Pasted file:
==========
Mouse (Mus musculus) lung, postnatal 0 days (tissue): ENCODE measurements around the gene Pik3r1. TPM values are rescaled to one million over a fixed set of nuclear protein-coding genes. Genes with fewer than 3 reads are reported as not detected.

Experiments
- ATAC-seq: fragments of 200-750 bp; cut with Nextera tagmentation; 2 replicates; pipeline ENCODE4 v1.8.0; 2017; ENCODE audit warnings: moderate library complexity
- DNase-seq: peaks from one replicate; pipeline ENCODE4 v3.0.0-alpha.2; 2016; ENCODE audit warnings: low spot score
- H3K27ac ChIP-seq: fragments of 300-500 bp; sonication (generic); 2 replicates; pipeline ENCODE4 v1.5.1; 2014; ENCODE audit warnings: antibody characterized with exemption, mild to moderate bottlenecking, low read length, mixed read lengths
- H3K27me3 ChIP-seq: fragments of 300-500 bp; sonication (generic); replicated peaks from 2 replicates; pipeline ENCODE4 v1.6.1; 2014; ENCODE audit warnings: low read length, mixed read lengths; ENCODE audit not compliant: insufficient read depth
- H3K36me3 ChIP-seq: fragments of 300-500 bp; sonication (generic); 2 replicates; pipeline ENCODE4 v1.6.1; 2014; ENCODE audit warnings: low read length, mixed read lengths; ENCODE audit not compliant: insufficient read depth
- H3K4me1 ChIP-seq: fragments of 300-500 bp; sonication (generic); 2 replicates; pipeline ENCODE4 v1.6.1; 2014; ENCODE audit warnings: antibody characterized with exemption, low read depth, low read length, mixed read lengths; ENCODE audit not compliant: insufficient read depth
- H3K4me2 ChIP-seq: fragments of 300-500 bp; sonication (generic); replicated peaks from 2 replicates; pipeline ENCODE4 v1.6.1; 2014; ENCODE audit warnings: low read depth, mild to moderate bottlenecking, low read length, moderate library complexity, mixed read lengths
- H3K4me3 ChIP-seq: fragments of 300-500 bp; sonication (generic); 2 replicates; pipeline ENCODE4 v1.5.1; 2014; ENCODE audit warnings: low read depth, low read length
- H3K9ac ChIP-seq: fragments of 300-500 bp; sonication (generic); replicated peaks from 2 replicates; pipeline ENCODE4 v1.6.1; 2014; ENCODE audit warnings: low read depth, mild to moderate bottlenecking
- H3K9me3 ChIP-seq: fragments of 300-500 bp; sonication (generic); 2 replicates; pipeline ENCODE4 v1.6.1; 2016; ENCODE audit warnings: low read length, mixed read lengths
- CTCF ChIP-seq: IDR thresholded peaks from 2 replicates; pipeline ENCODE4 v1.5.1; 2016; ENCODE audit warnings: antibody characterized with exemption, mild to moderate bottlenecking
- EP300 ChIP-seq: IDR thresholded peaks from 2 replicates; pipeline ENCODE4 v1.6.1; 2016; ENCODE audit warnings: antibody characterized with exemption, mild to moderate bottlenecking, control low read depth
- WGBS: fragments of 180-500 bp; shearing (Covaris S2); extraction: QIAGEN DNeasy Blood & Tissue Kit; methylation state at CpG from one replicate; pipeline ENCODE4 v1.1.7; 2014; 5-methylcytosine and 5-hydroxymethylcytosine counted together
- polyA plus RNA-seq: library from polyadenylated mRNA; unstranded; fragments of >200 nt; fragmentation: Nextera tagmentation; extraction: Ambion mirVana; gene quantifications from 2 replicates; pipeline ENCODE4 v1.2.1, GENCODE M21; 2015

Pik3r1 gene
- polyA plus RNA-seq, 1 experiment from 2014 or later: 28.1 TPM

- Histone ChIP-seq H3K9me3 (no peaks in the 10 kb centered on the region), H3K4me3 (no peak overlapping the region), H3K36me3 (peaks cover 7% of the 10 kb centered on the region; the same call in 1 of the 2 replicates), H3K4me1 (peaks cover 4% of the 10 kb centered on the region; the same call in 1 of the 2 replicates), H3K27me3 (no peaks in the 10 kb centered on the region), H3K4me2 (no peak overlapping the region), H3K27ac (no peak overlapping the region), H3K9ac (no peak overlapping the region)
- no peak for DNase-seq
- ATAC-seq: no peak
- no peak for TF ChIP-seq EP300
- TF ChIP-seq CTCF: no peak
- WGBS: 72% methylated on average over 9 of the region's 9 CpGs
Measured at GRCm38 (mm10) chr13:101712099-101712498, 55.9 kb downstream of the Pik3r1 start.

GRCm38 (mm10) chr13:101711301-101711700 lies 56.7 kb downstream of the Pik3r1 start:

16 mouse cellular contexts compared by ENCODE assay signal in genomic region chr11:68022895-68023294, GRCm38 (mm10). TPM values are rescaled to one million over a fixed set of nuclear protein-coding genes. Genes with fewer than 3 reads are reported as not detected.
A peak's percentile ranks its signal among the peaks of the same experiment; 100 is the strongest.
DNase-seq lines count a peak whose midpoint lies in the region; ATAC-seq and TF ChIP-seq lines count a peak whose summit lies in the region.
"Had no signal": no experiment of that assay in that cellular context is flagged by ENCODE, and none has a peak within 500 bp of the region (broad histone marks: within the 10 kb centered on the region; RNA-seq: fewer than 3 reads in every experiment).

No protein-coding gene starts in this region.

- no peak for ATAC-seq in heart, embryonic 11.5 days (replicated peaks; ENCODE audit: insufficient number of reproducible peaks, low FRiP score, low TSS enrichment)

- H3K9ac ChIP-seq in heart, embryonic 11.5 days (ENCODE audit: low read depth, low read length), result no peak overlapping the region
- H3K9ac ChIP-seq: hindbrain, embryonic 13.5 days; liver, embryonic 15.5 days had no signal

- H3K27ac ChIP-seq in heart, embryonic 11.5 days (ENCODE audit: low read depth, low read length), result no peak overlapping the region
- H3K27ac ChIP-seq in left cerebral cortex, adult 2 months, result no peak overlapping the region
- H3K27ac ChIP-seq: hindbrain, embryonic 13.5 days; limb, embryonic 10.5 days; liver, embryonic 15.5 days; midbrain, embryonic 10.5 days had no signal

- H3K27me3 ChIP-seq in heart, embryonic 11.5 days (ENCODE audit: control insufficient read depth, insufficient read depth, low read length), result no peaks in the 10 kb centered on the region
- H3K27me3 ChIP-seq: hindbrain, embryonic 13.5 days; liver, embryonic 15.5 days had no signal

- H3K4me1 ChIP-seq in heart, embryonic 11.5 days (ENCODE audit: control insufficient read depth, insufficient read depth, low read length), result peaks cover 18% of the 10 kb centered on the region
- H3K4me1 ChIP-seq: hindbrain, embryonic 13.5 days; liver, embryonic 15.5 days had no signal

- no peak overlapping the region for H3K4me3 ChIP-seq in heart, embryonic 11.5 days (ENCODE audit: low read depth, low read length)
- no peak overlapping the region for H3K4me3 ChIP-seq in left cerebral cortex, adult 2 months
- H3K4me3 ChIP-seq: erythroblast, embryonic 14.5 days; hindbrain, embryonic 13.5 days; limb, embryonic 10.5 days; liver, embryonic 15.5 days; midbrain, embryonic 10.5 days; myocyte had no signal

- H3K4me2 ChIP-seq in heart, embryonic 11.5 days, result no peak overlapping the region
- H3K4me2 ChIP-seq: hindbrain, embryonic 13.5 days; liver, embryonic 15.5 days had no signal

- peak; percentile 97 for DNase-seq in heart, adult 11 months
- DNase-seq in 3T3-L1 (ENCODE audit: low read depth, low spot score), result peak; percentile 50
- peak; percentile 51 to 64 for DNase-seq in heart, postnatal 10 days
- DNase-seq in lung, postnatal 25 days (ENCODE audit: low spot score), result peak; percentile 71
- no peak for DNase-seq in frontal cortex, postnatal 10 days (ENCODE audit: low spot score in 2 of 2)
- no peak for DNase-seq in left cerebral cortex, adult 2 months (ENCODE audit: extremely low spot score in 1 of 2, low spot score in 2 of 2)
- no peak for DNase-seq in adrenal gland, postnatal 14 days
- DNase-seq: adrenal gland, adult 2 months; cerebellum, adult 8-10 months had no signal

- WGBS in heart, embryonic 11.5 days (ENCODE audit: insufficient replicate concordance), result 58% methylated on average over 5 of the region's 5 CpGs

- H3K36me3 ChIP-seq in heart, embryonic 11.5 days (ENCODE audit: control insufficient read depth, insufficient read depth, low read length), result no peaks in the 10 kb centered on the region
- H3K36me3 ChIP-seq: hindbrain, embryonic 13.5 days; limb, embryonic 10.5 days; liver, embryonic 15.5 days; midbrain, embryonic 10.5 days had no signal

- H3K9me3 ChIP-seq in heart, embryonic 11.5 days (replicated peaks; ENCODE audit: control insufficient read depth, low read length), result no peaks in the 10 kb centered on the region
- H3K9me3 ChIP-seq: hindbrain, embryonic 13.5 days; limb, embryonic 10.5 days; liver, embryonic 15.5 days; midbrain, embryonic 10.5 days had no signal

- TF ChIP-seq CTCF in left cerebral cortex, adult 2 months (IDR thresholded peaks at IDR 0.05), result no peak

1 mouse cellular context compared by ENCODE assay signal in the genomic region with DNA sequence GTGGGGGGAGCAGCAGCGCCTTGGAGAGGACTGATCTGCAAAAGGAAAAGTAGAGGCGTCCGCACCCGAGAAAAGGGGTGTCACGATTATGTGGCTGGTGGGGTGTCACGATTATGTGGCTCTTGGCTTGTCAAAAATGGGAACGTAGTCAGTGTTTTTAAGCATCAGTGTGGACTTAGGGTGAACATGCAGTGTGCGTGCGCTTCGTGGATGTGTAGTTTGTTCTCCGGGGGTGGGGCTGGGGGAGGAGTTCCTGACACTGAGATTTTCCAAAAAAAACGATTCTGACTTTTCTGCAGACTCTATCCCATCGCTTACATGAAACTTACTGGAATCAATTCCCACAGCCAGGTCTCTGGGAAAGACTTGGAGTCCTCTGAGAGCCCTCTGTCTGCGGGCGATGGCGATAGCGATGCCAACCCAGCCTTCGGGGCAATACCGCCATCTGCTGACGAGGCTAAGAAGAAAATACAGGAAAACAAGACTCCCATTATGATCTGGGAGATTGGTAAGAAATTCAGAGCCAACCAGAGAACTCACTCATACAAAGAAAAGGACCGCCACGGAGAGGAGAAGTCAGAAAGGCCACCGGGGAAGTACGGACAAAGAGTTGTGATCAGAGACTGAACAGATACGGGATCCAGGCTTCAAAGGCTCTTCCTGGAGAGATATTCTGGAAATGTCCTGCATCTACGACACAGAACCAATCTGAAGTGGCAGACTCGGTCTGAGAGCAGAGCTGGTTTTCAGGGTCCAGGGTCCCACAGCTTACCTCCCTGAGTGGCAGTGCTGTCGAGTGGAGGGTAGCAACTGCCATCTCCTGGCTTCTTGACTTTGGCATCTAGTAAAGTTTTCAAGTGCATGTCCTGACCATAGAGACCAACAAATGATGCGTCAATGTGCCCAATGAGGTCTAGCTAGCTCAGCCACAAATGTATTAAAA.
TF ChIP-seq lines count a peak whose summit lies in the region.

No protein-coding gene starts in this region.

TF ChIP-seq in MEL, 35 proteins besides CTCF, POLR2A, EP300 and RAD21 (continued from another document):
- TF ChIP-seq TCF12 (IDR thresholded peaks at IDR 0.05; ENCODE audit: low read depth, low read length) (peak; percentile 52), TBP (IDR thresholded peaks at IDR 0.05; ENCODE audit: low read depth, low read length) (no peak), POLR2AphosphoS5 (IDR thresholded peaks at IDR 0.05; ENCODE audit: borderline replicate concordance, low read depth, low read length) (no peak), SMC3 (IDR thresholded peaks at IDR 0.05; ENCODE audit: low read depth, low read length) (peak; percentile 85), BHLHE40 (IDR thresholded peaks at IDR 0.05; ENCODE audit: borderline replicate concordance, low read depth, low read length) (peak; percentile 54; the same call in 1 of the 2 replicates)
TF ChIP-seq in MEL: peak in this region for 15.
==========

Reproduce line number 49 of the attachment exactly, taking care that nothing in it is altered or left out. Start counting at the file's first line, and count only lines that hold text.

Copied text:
- peak; percentile 51 to 64 for DNase-seq in heart, postnatal 10 days